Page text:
November 05, 2008
CARACAS -- Venezuela expressed hope on Wednesday that relations with the United States will improve under Barack Obama while opponents of Hugo Chávez called on the U.S. president-elect to take a tough stance against the socialist leader.
''We are convinced the time has arrived to establish new relations between our countries'' that are based on ''respect for sovereignty, equality and true cooperation,'' Venezuela announced in a statement released by the foreign ministry.
Diplomatic relations between Caracas and Washington have been tense for years, but they reached a new low on Sept. 12, when Chávez ordered U.S. Ambassador Patrick Duddy to leave Venezuela and withdrew his own ambassador from Washington.
Chávez accused Duddy of aiding a conspiracy against his government -- an allegation that U.S. officials deny -- and suggested that diplomatic relations would not be fully restored until President Bush leaves the White House.
Olga Rodríguez, a 47-year-old middle-class housewife, urged Obama to demand that her president respect democratic principles before agreeing to talks aimed at improving relations. She accuses Chávez of cracking down on dissent ahead of Nov. 23 gubernatorial and municipal elections,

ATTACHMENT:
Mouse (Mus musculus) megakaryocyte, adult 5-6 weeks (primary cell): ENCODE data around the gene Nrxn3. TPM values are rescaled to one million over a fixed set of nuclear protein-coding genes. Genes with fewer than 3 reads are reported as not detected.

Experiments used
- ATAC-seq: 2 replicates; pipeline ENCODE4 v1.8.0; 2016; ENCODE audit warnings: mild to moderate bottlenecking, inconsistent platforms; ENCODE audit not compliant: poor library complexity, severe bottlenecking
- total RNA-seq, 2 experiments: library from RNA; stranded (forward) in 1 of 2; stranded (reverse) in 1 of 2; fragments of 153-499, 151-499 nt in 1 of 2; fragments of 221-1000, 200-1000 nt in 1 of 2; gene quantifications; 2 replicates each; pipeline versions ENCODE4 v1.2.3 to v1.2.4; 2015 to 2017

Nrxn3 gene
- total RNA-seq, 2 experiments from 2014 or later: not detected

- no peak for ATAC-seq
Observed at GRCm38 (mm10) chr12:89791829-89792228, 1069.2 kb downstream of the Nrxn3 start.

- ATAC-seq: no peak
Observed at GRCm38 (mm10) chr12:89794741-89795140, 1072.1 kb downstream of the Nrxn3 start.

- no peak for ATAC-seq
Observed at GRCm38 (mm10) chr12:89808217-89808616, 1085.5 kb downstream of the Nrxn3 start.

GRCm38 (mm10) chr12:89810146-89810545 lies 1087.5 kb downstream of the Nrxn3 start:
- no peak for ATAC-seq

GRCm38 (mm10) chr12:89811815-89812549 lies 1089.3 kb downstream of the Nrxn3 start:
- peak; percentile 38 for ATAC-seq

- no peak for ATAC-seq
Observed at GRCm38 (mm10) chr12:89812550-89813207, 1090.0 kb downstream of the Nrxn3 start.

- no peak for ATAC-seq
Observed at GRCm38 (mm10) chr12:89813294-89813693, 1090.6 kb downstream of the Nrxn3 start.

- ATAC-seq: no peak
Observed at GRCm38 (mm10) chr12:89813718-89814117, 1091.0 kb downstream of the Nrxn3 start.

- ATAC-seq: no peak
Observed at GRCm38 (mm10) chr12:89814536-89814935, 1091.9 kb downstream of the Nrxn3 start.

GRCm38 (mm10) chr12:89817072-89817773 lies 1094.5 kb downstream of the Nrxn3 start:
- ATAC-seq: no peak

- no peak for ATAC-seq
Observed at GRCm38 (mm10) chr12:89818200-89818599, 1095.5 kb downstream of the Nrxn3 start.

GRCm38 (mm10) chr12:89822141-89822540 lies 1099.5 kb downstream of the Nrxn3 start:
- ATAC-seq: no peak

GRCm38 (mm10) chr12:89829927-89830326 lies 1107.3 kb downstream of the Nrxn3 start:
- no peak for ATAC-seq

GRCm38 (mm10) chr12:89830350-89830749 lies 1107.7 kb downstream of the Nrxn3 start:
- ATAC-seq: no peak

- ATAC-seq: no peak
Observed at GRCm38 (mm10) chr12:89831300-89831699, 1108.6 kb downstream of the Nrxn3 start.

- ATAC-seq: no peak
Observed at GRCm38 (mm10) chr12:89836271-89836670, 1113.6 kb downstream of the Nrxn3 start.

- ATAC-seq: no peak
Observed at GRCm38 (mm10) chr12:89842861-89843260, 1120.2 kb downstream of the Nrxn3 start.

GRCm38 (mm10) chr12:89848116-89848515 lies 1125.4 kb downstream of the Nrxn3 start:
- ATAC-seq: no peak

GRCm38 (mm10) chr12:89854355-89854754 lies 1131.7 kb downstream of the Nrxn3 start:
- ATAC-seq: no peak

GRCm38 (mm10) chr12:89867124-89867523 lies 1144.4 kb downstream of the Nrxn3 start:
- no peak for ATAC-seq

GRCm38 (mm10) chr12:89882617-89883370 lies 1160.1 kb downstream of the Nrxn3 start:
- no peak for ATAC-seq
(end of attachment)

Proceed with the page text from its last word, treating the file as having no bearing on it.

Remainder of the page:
''Chávez does everything he can to intimidate the opposition and he's becoming more authoritarian. That's not democratic and it must stop,'' Rodríguez said. ``Obama should not allow himself to be duped by Chávez; he's a snake charmer.''
Chávez extended an olive branch to Obama the day before Tuesday's election, saying for the first time that he would be willing to hold talks with Obama aimed at establishing mutually respectful ties.
Obama campaign spokesman Alejandro Miyar responded that Washington's relationship with Venezuela will not improve unless Chávez ``respects democracy and the rule of law.''
Chávez is one of Latin America's most outspoken critics of the Bush administration. He warned on Tuesday that relations would probably deteriorate further if John McCain were to be elected. A McCain win ''would mean more battles,'' he said.